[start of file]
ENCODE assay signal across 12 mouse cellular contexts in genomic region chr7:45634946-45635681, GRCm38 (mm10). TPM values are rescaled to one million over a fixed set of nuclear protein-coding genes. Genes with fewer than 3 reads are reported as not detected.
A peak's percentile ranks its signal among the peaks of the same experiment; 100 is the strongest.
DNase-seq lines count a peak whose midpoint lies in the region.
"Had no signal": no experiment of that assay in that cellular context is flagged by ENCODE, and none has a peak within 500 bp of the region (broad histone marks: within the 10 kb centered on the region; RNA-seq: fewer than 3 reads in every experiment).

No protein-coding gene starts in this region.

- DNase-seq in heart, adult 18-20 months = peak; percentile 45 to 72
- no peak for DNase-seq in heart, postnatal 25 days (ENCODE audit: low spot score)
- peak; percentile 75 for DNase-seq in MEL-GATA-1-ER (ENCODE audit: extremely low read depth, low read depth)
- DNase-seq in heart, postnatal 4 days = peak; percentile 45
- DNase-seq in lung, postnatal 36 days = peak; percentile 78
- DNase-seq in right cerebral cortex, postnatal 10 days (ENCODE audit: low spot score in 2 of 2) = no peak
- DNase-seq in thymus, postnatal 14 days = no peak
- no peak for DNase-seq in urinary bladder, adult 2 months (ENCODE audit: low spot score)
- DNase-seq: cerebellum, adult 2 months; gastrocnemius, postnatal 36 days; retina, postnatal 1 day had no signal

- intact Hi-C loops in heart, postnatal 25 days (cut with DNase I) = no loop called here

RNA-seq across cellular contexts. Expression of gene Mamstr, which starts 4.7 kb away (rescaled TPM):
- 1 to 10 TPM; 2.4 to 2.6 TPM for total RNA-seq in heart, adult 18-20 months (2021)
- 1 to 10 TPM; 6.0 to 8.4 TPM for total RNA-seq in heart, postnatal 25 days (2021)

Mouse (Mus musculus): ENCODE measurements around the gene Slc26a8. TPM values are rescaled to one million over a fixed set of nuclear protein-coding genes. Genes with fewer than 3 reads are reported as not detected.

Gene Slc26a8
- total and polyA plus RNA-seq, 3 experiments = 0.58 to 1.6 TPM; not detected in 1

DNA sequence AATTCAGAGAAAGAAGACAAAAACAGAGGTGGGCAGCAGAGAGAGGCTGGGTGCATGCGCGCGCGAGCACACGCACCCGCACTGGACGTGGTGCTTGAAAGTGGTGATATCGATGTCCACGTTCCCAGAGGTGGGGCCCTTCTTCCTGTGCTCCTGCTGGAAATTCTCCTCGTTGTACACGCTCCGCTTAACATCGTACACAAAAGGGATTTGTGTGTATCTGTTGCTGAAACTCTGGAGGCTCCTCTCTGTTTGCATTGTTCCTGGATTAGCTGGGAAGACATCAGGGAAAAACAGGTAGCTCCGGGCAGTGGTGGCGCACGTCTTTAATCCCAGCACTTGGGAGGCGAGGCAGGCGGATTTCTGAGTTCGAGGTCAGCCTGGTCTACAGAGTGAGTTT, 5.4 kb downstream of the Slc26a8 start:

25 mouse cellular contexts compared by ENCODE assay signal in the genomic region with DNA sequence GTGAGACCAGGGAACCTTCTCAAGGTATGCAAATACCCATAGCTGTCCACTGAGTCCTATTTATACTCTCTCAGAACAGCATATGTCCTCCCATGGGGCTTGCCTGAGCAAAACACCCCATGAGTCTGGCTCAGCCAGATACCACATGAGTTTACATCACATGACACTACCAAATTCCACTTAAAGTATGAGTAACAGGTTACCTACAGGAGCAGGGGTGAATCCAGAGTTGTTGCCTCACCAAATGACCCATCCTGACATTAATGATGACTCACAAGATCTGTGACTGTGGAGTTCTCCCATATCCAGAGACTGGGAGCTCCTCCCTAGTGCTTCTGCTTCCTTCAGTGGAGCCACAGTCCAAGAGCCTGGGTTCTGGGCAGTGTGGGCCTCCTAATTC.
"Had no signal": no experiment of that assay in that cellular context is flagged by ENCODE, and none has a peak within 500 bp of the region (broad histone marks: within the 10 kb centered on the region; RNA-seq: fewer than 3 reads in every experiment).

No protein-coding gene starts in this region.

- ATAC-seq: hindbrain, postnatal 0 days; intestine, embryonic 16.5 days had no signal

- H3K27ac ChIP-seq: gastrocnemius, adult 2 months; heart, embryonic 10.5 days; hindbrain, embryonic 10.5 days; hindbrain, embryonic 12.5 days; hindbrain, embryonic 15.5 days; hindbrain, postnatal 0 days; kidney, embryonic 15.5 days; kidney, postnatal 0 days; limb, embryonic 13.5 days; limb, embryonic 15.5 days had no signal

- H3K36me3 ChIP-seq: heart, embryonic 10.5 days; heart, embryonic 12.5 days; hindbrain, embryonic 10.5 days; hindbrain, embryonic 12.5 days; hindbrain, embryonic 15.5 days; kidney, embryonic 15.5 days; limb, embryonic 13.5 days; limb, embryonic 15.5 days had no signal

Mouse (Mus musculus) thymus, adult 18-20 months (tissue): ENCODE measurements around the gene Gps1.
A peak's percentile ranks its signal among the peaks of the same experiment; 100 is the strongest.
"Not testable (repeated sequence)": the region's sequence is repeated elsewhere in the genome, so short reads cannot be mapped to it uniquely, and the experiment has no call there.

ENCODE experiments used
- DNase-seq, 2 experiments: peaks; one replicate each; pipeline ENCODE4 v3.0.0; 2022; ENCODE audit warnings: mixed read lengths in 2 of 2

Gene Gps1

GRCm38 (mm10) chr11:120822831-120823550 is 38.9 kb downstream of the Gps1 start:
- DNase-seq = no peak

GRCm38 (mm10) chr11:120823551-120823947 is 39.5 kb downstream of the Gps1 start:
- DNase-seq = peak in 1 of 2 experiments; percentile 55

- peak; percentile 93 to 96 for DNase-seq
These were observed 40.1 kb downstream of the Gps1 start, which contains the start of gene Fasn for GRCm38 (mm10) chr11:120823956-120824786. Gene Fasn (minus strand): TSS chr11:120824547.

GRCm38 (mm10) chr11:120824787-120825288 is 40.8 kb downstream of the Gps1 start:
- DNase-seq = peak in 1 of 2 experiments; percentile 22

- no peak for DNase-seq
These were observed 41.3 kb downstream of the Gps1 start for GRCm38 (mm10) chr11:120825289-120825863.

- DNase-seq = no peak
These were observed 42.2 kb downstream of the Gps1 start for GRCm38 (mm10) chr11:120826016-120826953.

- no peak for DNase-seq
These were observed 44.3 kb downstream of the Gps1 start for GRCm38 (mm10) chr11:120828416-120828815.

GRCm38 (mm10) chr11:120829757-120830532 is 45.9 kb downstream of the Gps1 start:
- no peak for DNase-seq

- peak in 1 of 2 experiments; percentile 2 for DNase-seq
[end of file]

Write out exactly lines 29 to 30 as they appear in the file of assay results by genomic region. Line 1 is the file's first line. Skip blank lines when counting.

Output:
Mouse (Mus musculus) thymus, adult 18-20 months (tissue): ENCODE measurements around the gene Gps1.
A peak's percentile ranks its signal among the peaks of the same experiment; 100 is the strongest.